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7 Reasons Why You Should Be on LinkedIn

What? You’re not on LinkedIn yet? What are you waiting for? Join the 350 million people already there. These seven reasons outline why you should be on the social networking site.

  1. Because That’s Where The People Are. LinkedIn is the number one social network for professionals — and, arguably, the most important website for jobseekers — with more than 347 million members worldwide. Not only are people you know already on the site, but so are people you should get to know — recruiters, hiring managers, and your future co-workers.

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Senior Executive Service (SES) Candidate Development Programs: A Great Way to Prepare

Many agencies use Senior Executive Service Candidate Development Program (SESCDP) as one tool to identify and prepare aspiring senior executive leaders. SESCDPs are highly competitive programs designed to further develop SES candidates’ competencies in each of the Executive Core Qualifications (ECQs). Most agencies receive 500-1,000 applications in response to their SESCDP postings.

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Quantifying Accomplishments

Accomplishments demonstrate your skills and experience. It’s one thing to claim you can do something — it’s another to prove you’ve done it.

When collecting accomplishments for a job search, consider the key areas of competency required for success in the position you are seeking. What are the key components of your job? You should be able to identify accomplishments directly related to this expertise.

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What is the Senior Executive Service (SES) Qualifications Review Board (QRB) and How Does it Work?

Qualifications Review Boards (QRBs) are Office of Personnel Management (OPM)-administered independent boards consisting of senior executive service members who assess the executive core qualifications (ECQs) of SES candidates. All SES candidates must have their executive qualifications certified by an independent QRB before being appointed as career members of the SES. The QRB review and certification is the last critical step in the SES selection process. QRBs certify that an SES candidate possesses broad leadership skills and demonstrated experience in Leading Change, Leading People, Results Driven, Business Acumen, and Building Coalitions. The experience must be relatively recent and at the executive level (typically the grade 15 in federal service or equivalent private sector experience).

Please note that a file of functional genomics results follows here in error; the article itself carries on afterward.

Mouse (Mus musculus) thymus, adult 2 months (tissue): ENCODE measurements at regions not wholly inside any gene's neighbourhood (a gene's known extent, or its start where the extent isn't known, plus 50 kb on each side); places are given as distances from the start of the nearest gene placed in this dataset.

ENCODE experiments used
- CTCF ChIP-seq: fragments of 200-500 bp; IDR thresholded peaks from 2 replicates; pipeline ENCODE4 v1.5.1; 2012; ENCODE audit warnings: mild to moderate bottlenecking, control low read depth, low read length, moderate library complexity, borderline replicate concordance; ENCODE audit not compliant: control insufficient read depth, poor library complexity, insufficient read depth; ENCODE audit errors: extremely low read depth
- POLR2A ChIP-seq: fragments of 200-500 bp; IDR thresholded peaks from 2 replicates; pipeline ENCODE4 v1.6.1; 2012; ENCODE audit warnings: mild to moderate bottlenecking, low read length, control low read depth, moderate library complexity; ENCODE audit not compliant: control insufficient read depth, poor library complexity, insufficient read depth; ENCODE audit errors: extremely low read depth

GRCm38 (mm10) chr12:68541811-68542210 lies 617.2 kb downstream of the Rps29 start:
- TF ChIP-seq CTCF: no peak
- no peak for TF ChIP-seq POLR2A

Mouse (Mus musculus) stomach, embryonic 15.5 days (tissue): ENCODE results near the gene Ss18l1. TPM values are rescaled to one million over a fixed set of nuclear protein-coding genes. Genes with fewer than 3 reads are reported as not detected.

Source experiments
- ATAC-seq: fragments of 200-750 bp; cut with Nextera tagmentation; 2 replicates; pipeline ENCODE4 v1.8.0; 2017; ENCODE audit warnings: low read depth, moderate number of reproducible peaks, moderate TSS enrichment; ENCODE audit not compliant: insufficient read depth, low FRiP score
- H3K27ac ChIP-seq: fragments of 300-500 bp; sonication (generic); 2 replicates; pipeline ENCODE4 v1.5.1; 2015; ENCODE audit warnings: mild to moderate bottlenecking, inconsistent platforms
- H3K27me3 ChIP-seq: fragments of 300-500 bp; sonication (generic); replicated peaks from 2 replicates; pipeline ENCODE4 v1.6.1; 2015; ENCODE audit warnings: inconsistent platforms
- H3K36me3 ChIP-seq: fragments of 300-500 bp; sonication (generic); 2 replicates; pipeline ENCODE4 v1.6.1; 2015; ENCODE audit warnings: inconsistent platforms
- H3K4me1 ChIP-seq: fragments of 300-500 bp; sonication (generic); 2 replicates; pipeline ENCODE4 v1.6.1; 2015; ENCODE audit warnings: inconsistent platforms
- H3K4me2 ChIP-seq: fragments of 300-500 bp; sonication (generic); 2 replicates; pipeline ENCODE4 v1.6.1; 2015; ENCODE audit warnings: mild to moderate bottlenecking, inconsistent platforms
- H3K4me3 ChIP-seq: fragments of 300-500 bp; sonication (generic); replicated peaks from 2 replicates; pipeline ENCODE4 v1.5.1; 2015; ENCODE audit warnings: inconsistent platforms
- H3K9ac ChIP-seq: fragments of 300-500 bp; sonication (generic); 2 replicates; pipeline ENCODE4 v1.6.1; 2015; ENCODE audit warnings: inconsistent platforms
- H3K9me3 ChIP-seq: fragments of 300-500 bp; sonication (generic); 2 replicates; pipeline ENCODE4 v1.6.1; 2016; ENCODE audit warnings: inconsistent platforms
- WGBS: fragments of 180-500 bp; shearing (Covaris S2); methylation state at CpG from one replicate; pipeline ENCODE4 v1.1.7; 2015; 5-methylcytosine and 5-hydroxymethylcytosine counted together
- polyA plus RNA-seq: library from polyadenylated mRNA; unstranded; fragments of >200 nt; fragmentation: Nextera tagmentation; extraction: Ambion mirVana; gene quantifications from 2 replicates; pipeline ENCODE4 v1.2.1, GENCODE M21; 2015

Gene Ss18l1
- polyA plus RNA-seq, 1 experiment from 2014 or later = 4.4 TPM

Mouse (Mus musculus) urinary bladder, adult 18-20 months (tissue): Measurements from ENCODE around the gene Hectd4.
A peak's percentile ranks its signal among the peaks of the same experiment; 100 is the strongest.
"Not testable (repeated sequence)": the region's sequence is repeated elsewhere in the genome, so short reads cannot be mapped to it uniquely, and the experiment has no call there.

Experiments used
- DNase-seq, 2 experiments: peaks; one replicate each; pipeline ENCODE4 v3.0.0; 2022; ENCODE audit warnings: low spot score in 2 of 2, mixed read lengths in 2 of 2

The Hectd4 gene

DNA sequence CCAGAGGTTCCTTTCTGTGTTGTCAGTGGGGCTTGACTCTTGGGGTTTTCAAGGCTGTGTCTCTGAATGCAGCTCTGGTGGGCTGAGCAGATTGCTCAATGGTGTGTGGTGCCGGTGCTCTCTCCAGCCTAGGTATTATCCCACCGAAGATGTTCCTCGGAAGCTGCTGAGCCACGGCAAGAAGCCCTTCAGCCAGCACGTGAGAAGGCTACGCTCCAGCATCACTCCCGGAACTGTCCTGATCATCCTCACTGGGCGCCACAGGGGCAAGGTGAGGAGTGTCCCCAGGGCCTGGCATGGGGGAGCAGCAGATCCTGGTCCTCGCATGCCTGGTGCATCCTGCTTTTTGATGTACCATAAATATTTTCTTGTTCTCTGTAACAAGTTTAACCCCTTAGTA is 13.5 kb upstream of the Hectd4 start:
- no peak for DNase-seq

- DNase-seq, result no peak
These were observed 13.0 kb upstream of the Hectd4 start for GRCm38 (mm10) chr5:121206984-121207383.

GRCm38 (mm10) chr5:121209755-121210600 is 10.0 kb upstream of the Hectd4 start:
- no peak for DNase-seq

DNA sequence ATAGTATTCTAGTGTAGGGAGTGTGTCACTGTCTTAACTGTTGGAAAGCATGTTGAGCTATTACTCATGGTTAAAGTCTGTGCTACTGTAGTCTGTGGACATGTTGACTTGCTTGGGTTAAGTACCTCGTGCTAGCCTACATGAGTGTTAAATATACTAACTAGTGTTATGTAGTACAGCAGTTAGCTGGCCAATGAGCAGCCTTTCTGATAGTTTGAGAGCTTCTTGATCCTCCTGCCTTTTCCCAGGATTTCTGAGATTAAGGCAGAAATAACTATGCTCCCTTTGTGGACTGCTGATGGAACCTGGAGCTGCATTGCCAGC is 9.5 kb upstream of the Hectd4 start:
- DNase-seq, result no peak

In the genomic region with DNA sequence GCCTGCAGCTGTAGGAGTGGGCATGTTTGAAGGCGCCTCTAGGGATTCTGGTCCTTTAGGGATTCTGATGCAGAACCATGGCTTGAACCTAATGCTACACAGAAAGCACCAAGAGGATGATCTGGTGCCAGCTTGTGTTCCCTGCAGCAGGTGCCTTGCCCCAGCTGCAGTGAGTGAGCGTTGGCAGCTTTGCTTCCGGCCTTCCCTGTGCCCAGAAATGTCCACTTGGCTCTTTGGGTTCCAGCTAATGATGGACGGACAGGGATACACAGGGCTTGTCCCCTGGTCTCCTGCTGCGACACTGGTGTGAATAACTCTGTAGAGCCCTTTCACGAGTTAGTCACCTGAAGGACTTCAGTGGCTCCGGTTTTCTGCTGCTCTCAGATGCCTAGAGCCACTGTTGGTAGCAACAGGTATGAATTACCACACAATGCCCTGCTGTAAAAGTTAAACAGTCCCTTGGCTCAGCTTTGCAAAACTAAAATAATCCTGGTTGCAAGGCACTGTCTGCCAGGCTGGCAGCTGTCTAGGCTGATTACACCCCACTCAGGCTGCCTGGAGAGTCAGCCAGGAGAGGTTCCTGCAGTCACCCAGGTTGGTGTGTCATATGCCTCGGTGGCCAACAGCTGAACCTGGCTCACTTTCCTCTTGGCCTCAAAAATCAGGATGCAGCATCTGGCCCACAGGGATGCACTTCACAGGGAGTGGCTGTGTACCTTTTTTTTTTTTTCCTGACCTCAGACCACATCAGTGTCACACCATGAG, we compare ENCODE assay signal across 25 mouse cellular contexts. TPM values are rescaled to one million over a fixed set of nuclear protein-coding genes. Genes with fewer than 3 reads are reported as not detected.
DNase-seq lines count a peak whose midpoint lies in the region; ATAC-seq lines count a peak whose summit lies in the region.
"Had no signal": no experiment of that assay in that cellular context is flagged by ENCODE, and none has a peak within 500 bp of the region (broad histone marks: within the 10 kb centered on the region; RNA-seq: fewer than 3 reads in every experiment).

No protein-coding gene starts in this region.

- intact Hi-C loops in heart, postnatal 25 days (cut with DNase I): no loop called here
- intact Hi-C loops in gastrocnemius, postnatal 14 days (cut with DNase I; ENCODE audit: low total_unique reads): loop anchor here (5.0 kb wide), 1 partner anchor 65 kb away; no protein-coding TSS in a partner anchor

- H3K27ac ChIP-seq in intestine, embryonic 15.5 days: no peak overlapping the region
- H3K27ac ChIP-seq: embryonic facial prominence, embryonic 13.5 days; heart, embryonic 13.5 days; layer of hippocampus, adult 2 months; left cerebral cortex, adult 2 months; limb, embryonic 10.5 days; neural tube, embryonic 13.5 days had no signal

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Having Trouble Getting a Federal Job?

Getting a federal job is a lengthy and difficult process. Many postings receive hundreds, or even a thousand or more applications. I tell most clients that 9-12 months is the time that it can take to get a federal position; while it can happen sooner, this is a realistic timeframe. Even if you are transitioning from the military, you should not expect to get a federal job immediately.

In my view, getting a federal job takes three things:

  1. Applying for jobs for which you are truly qualified. By this, I mean that you already possess the specialized experience required in the job announcement AND you can provide the highest and best answer to every question on the occupational questionnaire. If, when you review the questionnaire (and I always recommend reviewing the questionnaire before applying), you cannot provide the highest and best answer to each question (or at least 90%), you should pick another announcement.